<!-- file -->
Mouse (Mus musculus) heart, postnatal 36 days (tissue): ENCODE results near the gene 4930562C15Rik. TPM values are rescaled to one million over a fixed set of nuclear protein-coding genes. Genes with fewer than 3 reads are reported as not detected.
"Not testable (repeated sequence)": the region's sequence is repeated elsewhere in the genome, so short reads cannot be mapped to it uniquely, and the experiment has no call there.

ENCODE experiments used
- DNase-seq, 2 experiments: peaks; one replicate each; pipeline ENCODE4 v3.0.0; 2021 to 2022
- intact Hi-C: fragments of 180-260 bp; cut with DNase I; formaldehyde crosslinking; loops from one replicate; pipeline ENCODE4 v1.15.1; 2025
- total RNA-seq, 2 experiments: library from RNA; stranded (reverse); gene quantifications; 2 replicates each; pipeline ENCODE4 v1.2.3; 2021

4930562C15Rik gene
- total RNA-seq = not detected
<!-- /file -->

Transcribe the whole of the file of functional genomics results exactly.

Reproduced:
Mouse (Mus musculus) heart, postnatal 36 days (tissue): ENCODE results near the gene 4930562C15Rik. TPM values are rescaled to one million over a fixed set of nuclear protein-coding genes. Genes with fewer than 3 reads are reported as not detected.
"Not testable (repeated sequence)": the region's sequence is repeated elsewhere in the genome, so short reads cannot be mapped to it uniquely, and the experiment has no call there.

ENCODE experiments used
- DNase-seq, 2 experiments: peaks; one replicate each; pipeline ENCODE4 v3.0.0; 2021 to 2022
- intact Hi-C: fragments of 180-260 bp; cut with DNase I; formaldehyde crosslinking; loops from one replicate; pipeline ENCODE4 v1.15.1; 2025
- total RNA-seq, 2 experiments: library from RNA; stranded (reverse); gene quantifications; 2 replicates each; pipeline ENCODE4 v1.2.3; 2021

4930562C15Rik gene
- total RNA-seq = not detected